Extras:

Check out The Last Man on Earth in it’s entirety, courtesy of YouTube!

Have a listen to the complete audiobook of I am Legend !

Take a listen to the 2006 BBC 7 audio-play adaptation of I am Legend !

As discussed in the podcast, take a listen to Vincent Price‘s amazing monologueThe Black Widow” in the Alice Cooper song Devil’s Food, beginning at the 1:30 mark.

And of course, here is Michael Jackson‘s Thriller video, featuring Vincent Price.

March 9

SNMS Presents The Side-Cast: A Conversation with Victoria Price

Welcome to this exclusive edition of the Saturday Night Movie Sleepovers: The Side-Cast!

Tonight the boys chat with Inspirational Speaker, Designer, Blogger, Artist, Interspiritual Minister, and daughter to film legend Vincent Price, author Victoria Price to discuss her amazing new book: The Way of Being Lost: A Road Trip to My Truest Self.

Victoria Price / Book cover
Recorded soon after the horrific Florida school shooting, Victoria comes by with her companion and little doggie Allie and they talk about the crazy world we live in and her self-imposed homelessness and journey to rediscover happiness. They speak about being able to find joy in our own daily lives, the many issues everyone nowadays seems to encounter in life regardless of social status, race or creed, and what it was like to be the daughter of such a trend-setting and iconic Hollywood couple. An absolute must listen for both cinephiles, fans of horror or renaissance man Vincent Price, or anyone who is looking to find some true meaning in this crazy world of ours. They also take a brief left-turn and talk about the legendary and groundbreaking but sadly little known industrial designer, Henry Dreyfuss– someone whose innovations have literally touched everyone’s lives.

Victoria Pic 2
Dion, Victoria, Babe & Allie

Victoria Pic 1

 

 

 

 

 

 

 

So please come have a listen as this SNMS exclusive, a fascinating and thought provoking conversation with Victoria Price in this all new and inspirational edition of Saturday Night Movie Sleepovers!

Extras:

Go listen to our episode on Vincent Price and his classic 1964 horror film, The Last Man on Earth !

Here’s a link to Victoria’s fabulous 1999 biography on her father, Vincent Price: A Daughter’s Biography.

Take a look at Victoria speaking about her father on show, Nichols at Night: Victoria Price. 

Have a look at the photos Dion took in 2016 while in St. Louis of Vincent Price’s childhood home, here and here, and the National Register of Historical Places plaque.

Please take a look at the 2015 reissue of Mary & Vincent Price‘s A Treasury of Great Recipes, 50th Anniversary Edition: Famous Specialties of the World’s Foremost Restaurants Adapted for the American Kitchen. 

Check out this amazing 1962 Industrial Training Film done for Sears personally by Vincent Price to train sales reps to sell Fine Art.  

Have a look at the 2017 reissue of the Vincent Price cookbook, Cooking Price-Wise: A Culinary Legacy.

Here’s the 2016 reissue of the Mary and Vincent Price classic, Come into the Kitchen Cook Book.

 

 

November 24

Sorcerer, 1977

Greetings and welcome back to another exciting episode of Saturday Night Movie Sleepovers! This week Dion Baia and J. Blake are celebrating a film that turned 40 this year (and is currently enjoying a theatrical re-release this very month) -a movie that flopped and was universally panned when it was originally released. But after years of obscurity it has had a resurgence and a re-evaluation, and is now considered a lost classic (even being Stephen King‘s favorite movie!) -with some even saying it could be it’s director’s best work (luckily Blake and Dion never had this problem of having to ‘re-discover’ this to know it was a masterpiece). So this week the boy’s are taking a very close look at the notorious William Friedkin epic, Sorcerer, from 1977.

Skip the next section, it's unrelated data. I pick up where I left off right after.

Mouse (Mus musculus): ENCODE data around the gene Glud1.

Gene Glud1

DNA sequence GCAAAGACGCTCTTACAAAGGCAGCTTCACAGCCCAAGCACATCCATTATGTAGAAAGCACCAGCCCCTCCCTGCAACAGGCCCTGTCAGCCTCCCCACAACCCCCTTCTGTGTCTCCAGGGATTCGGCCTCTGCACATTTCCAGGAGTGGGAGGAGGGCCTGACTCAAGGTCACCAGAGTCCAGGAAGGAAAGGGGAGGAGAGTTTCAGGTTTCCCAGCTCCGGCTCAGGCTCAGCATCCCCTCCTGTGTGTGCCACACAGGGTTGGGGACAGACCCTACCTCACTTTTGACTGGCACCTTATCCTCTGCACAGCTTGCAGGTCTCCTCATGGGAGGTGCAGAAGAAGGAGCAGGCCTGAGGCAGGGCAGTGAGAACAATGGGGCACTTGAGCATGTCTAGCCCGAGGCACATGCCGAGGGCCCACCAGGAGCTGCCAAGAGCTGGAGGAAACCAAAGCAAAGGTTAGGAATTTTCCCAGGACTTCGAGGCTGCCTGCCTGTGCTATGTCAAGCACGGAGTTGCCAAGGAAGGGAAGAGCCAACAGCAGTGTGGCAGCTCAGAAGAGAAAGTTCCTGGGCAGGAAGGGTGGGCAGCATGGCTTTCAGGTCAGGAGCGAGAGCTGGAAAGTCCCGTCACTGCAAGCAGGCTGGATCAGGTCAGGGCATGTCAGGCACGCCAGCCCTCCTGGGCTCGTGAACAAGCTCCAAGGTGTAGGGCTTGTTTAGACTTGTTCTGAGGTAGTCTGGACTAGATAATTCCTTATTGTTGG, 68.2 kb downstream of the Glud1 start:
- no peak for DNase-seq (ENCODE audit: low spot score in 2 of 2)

Sorcerer

A movie that has haunted Dion since childhood, the guys jump right into unpacking this momentous feat of cinema. Blake and Dion dissect the various elements and history that came together to make this classic. They first return to the source material, reading the original 1952 novel Wages of Fear by French author Georges Arnaud. They analyze the 1953 film Wages of Fear by the French auteur Henri-Georges Clouzot, and use both of those versions to compare and contrast William Friedkin‘s retelling, of what has been called by some, the most suspenseful story of all time. They utilize the first hand accounts from their friend, ex-NYPD Homicide Detective turned actor, producer, consultant and friend to director William FriedkinRandy Jurgensen, who also costarred in Sorcerer, to piece together the story behind getting this epic out of the jungle and onto the big screen. They trace the path that visionaries like Friedkin and others ascended to in the 1970s-1980s, only to come crashing down by closing out an era with commercially-termed ‘flops’ (though Dion and Blake do not consider Sorcerer in that category) largely due to ballooning budgets and lofty artistic visions, or because of sheer recklessness- like the death of 3 actors on a John Landis film-set in 1982. And they analyze what kind of impact a little-known German Electronic band named Tangerine Dream, who penned the film’s synth score, had on the next decade of movie soundtracks. So, what Hollywood legend was Sorcerer first written for; who would have starred, had it not been for Friedkin‘s lack of flexibility? What’s the inside joke that Randy Jurgensen told SNMS he has with director William Friedkin (Hint: it comes a line from this movie)?  What were the contributing factors that led to the ultimate commercial failure of Sorcerer at the box office? And maybe most importantly, what is the story behind the film’s title?! Well, make sure you strap yourselves in, pack your Valium and Dramamine, because the boys are taking a nail-biting journey into the jungle and a descent into madness, on an all new and very informative edition of Saturday Night Movie Sleepovers!